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Global learning and creating a daVinci culture

What it is:  This week I am presenting at the Highway 21 conference that Adams 12 puts on each year.  This year the focus is on global learning.  I created websites for both of the sessions I’m doing.  While you won’t get the full effect of what I’m talking about, there are useful links and information on both sites. Technology Globe Trotting- this session is all about making your classroom more global.  I’ve included technology that can help to make a classroom global, as well as some technology-free things that we have done at Anastasis that have made our students more global. Searching For daVinci- in this session, we discuss what it means to be a daVinci thinker.  I pose the question: in the current school system (traditional learning), is it even possible to have another daVinci?  I set this session up as a What? So What? Now What? format where we use some design thinking to redesign our classrooms to foster more daVinci.  From my presenter page: This session will be broken down into a What, So What, Now What format. Come ready to participate! What? What is a daVinci thinker?  What characteristics did daVinci have that we want to foster in students? So What? Why is this important? Does it matter if we have daVinci thinkers? Now What? How do we change our classrooms to foster this type of approach to learning? At Anastasis we know that it is hard to have a daVinci thinker without first being: Inquirers- developing natural curiosity, independent learners, active (not passive) learning. Connectors- transdisciplinary connectors, understanding relationships between seemingly unrelated events. Communicators- comfortable in expressing ideas and information confidently and creatively. Open-minded- realizing that everyone has something to contribute and we can learn something from every person and situation we come in contact with. Risk Takers- willing to try something new that has unexpected outcomes.  Willing to fail fabulously. It is essential that we foster a classroom and school environment that allows room for and actively practices all of the above.   How can we search for daVinci within ourselves?  Is it possible to search for daVinci in our classrooms if we aren’t willing to search for daVinci within ourselves? Additional links shared: http://www.livebinders.com/play/play_or_edit?id=54645 http://iverb.weebly.com http://ourvirtues.weebly.com Tips: You can follow the conference on Twitter using the #highway21 hash tag.  You will notice that all of the sites that I created were made with Weebly.  This is a super easy website creator!  We often use it with students, too.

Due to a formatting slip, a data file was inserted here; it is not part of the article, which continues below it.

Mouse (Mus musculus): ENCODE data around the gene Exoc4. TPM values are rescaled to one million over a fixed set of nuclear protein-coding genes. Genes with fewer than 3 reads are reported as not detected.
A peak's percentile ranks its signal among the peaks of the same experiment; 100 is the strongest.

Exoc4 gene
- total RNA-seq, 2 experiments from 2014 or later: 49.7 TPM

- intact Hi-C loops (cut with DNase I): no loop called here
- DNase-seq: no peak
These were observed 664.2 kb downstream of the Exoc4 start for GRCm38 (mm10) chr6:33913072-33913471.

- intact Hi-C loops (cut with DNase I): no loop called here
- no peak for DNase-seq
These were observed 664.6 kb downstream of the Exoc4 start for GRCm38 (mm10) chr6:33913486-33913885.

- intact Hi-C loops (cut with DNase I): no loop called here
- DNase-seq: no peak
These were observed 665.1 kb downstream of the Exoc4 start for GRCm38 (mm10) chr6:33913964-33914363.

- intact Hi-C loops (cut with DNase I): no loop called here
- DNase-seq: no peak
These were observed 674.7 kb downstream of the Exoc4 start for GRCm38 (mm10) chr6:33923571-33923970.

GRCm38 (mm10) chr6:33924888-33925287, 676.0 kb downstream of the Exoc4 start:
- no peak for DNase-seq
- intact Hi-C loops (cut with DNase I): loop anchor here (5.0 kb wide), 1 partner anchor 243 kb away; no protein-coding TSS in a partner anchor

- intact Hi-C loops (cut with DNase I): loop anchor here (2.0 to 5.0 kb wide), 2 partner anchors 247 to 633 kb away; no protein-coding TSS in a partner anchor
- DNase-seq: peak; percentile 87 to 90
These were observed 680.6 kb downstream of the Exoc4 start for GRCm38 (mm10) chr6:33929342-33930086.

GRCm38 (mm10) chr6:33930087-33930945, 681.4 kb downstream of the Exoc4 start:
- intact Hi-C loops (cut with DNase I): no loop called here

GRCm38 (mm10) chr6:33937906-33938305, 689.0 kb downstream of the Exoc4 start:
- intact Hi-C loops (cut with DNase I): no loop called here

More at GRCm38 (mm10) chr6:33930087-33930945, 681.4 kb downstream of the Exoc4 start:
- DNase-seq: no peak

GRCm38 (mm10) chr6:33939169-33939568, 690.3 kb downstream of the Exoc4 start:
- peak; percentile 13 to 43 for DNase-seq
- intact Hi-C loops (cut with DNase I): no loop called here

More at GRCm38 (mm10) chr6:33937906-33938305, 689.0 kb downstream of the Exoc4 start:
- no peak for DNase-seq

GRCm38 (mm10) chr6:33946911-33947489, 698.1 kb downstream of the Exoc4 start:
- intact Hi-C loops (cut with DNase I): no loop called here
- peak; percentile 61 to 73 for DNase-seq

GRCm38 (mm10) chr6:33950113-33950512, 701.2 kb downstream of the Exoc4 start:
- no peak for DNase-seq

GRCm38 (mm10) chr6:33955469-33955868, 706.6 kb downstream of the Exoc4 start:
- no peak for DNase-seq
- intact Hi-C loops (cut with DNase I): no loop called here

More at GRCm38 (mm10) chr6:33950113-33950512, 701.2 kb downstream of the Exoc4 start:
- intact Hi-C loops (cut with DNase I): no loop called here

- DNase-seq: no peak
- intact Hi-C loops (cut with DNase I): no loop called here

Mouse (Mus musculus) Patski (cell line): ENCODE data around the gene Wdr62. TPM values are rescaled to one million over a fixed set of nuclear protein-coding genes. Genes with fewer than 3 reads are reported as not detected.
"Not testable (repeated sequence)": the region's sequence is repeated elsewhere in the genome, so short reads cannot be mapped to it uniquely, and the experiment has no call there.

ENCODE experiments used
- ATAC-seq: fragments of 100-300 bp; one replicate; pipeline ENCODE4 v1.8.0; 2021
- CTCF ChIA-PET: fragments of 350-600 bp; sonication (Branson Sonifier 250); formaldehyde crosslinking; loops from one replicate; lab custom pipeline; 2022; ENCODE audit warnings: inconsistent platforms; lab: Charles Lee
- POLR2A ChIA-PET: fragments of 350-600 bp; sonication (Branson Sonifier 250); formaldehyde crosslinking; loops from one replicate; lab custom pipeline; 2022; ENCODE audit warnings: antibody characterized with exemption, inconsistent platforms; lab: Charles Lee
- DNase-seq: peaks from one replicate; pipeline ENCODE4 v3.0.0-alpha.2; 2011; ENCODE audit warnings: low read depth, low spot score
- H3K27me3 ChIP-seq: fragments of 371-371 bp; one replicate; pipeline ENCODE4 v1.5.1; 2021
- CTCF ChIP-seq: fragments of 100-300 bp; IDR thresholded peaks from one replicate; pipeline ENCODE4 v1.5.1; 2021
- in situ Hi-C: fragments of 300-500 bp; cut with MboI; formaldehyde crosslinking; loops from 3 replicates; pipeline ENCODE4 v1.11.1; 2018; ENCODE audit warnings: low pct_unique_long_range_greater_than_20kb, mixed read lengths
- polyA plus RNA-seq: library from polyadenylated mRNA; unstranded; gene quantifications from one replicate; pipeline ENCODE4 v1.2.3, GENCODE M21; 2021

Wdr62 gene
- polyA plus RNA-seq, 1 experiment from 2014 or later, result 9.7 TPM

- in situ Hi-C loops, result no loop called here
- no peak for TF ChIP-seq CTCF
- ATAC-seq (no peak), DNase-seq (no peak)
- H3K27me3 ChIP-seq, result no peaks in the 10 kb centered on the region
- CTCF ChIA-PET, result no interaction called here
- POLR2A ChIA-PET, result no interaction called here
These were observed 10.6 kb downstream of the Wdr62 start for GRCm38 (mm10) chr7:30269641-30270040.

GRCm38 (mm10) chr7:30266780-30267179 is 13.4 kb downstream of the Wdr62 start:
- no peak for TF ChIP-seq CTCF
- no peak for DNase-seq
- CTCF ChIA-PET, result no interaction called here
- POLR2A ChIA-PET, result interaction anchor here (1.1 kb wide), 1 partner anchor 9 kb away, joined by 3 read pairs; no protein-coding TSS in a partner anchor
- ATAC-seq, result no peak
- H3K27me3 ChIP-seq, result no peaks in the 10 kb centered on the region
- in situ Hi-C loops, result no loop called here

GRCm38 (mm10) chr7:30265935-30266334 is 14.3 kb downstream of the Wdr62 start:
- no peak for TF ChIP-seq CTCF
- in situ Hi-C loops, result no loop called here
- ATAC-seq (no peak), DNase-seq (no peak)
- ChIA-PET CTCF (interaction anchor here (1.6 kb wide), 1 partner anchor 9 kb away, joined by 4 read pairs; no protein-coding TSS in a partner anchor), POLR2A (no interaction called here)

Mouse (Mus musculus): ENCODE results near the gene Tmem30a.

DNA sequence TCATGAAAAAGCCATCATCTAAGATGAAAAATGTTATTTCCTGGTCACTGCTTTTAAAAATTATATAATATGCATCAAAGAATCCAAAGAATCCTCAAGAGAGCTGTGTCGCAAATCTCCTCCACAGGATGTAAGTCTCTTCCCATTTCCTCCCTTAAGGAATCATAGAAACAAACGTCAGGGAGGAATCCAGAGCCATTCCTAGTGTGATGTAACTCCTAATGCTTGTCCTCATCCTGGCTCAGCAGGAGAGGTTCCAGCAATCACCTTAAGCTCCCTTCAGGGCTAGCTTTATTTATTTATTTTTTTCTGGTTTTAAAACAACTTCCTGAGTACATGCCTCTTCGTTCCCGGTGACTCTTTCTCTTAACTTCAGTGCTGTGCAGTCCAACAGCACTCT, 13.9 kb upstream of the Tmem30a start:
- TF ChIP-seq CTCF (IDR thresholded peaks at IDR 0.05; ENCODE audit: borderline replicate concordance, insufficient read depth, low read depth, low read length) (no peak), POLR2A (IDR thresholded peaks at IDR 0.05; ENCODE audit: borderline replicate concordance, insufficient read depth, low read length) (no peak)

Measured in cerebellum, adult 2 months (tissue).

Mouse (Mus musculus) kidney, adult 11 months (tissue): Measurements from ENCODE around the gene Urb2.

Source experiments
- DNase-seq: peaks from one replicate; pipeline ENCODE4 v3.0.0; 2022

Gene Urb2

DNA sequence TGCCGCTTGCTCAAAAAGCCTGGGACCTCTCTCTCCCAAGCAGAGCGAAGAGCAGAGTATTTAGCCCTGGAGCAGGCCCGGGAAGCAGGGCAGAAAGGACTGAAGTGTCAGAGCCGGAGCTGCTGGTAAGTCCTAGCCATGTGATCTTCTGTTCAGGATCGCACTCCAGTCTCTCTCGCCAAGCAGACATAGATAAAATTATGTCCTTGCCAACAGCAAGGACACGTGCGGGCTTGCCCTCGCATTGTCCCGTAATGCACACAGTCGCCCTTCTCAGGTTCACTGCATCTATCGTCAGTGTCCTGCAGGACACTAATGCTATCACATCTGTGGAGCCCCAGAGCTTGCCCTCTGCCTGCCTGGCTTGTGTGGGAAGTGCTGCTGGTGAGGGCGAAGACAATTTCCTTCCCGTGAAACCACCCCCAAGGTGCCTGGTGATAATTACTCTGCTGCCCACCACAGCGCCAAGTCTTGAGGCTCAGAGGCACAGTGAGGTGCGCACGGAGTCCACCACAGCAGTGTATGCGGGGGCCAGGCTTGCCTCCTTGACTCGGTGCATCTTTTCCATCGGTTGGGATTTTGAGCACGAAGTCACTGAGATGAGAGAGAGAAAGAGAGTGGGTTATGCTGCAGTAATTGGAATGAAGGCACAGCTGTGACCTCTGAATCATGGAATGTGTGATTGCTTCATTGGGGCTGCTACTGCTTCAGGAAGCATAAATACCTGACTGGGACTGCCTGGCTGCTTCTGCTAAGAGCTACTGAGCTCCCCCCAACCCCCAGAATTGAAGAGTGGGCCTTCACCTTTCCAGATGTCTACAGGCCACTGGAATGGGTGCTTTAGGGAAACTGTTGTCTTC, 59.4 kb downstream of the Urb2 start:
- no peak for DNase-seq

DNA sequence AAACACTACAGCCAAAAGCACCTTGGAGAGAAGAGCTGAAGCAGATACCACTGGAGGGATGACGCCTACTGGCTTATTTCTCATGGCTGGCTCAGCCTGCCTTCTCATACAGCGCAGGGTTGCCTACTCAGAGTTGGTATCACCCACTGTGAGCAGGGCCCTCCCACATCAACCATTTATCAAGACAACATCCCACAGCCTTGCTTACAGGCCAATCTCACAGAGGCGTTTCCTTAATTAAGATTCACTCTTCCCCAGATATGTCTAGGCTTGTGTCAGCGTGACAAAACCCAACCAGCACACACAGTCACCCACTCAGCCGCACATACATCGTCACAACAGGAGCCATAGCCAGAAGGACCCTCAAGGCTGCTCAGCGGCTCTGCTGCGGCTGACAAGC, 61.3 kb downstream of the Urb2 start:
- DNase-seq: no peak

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Ekoloko

Posted by admin | Posted in Character Education, Fun & Games, inspiration, Secondary Elementary, Social Studies, Web2.0, Websites | Posted on 20-05-2009

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What it is: Ekoloko is a virtual world for kids.  In Ekoloko students discover the world, both real and virtual, through fun games and quests.  As they play in Ekoloko, students learn and build values, character qualities, knowledge and skills that help them become more responsible and involved individuals.  Students learn to respect each other and the environment in the safe online community.  While students are in Ekoloko, they are faced with dealing with other characters that are interested in exploring the resources of the world for their own personal benefit.

How to integrate Ekoloko into the classroom:  This safe virtual world is a great place for students to practice their netiquette in a controlled environment.  In Ekoloko, character qualities are valued, leadership and responsiblity are encouraged.  This is a great way for students to learn how to be good online (and offline) citizens.  Along the way, students can also practice being good stewards of the environment.  Ekoloko reminds me of  and would be another great site to introduce to students in preparation for Earth Day.  I really appreciate the character values encouraged by this site.

 

Tips:  To view the site in English, select English as the language in the bottom right corner of the site.

 

Leave a comment and tell us how you are using Ekoloko in your classroom.

Comments (2)

I just checked out this website and I’m already finding tons of ways this could be incorporated into my classroom. It’s amazing how many different sites you have introduced to me. A fellow colleague of mine and I are always talking about your newest posts. I appreciate the work you are doing.

I can’t find a button that lets me turn it to English. I know you mention it is at the lower right hand corner – but I am not seeing anything. It sounds really interesting so I’d love to take a look!

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